NORTH RIDGEVILLE — For the past three years, North Ridgeville police officers have helped drum up support for the annual “Cops and Kids Raffle” sponsored by Fraternal Order of Police Lodge 25 in Westlake.
This year, North Ridgeville officers raised more money — $2,950 — than any of the 14 other Lorain and Cuyahoga County police departments taking part in the yearly holiday fundraiser designed to give deserving children a Christmas outing complete with presents and other goodies.
The event will be Saturday and looks to benefit 100-some children, including an expected dozen or so whose North Ridgeville families receive help through the local Community Care organization.
“With a policeman for every kid, plus other people who help, we have some 300 to 400 all together,” North Ridgeville police Lt. Tony Lee said.
The day sees each child and accompanying police officer go Christmas shopping at the North Olmsted Wal-Mart with $125 for each child. Funds were raised through an FOP raffle plus donations.
The bulk of North Ridgeville’s nearly $3,000 came from Royalton Industries, a Columbia Station engineering company that donated $2,000, according to Lee. The firm donated $1,500 last year.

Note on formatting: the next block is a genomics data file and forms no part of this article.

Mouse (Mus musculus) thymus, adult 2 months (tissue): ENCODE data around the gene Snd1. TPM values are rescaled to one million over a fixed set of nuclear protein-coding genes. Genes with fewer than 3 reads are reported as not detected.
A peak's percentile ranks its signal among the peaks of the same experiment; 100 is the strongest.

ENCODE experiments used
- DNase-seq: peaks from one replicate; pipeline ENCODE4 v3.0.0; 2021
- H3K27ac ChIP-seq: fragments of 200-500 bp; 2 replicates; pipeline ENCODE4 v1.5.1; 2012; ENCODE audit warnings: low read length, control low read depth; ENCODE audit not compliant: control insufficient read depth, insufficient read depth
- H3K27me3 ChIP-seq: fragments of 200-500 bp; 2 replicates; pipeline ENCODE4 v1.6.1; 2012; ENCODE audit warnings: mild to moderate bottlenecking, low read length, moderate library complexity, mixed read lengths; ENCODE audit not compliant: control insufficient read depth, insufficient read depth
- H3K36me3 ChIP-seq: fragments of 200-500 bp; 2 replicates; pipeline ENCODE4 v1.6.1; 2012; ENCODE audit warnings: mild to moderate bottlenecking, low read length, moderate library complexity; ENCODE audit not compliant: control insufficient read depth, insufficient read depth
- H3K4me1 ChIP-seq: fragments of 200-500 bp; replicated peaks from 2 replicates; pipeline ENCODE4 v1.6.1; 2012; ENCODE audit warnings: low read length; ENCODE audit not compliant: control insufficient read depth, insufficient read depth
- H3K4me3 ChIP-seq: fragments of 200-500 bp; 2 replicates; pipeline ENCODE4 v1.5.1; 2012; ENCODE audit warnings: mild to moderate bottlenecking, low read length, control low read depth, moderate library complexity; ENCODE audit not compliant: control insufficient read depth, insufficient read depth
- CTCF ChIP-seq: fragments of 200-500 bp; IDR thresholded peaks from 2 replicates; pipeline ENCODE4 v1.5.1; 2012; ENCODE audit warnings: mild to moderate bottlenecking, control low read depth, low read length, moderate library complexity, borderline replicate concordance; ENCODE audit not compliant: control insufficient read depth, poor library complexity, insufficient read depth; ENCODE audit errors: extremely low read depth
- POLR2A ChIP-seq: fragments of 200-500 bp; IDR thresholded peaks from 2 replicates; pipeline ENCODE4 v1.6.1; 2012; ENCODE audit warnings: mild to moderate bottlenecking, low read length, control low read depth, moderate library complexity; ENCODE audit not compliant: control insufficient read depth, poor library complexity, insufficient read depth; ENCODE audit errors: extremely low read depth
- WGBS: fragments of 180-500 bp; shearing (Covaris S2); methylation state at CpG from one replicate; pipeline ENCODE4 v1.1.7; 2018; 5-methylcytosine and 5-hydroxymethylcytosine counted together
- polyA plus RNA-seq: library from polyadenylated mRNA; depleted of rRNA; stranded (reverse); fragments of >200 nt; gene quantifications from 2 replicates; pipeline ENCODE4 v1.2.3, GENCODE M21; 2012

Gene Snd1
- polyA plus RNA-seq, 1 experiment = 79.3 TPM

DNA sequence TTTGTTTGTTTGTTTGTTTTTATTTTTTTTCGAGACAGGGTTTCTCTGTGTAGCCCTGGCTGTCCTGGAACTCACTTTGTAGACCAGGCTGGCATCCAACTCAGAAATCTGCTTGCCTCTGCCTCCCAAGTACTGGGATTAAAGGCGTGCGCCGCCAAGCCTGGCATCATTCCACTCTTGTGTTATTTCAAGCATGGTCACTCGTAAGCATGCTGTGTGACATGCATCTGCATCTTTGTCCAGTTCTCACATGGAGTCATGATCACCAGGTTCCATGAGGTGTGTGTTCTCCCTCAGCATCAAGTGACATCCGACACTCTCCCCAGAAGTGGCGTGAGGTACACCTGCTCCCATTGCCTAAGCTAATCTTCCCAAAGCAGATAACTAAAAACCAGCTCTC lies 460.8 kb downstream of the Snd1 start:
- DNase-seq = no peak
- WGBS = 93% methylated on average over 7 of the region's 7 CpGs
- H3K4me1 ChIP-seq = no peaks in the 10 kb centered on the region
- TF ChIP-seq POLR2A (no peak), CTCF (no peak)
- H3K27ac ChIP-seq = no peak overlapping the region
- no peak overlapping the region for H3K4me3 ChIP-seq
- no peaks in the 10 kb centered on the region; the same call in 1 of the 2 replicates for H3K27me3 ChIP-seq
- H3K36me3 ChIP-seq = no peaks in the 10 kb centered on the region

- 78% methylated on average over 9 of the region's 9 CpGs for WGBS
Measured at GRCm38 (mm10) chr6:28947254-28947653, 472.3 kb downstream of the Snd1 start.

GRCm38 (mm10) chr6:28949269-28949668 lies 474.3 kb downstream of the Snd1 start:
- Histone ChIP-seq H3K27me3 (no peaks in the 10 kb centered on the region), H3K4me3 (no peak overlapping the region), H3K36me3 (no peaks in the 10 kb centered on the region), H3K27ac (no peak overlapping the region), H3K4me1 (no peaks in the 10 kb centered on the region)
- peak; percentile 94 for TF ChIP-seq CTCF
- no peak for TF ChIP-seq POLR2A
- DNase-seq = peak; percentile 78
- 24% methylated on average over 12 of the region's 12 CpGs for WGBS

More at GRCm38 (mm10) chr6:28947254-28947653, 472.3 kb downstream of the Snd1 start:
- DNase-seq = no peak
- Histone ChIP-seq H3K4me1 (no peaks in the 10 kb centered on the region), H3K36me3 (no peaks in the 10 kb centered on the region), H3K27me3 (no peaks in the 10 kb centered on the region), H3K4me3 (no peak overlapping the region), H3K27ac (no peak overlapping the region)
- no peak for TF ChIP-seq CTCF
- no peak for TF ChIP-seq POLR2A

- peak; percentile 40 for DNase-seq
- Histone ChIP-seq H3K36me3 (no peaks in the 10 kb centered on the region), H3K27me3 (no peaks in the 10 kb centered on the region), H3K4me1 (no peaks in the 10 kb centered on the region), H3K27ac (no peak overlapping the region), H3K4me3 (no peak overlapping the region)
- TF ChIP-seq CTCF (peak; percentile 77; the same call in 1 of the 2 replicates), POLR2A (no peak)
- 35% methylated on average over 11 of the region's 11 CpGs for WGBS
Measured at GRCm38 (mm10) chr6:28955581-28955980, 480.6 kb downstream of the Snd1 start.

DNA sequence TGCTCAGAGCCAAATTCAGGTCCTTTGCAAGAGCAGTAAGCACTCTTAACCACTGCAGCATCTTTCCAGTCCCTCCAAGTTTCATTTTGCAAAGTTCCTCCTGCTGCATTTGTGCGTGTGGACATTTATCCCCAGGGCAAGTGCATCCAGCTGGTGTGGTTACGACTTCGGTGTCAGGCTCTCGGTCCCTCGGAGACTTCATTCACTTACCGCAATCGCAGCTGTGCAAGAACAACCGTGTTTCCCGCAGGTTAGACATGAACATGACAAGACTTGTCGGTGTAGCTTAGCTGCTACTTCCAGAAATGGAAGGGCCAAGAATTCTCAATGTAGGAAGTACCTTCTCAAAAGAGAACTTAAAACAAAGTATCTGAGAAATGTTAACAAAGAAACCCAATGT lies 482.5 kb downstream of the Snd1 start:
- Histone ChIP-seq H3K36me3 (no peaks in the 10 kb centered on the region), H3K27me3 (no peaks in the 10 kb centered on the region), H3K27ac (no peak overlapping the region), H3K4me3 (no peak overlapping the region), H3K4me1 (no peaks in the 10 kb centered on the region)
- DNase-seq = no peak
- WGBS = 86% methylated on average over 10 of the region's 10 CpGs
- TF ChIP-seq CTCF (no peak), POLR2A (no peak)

“The family that runs the firm lives in North Ridgeville,” Lee said. “The really neat thing is that they approached us, we didn’t solicit them. They simply wanted to help local families in need and liked the way the program is run.”
The next largest sum raised came from the Lakewood Police Department, which contributed $2,700, Lee said.
Money for gift cards provided for each child also comes from the North Olmsted Wal-Mart.
The event also involves police in Avon and Avon Lake, Sheffield Lake and Sheffield as well as departments in Cuyahoga County including North Olmsted, Olmsted Falls, Westlake, Bay Village, Fairview Park and the Cuyahoga County Sheriff’s Department.
“We have about 10 guys who take part,” Lee said of the North Ridgeville police force, whose participating officers are expected to take 12 to 16 local youngsters shopping Saturday. “Last year we only had seven, so this is a good year.”
The day starts with a restaurant breakfast followed by shopping and a catered pizza lunch at North Olmsted High School.
“We set it up so everybody gets a door prize, which can range from a bike to an XBox to smaller items,” Lee said.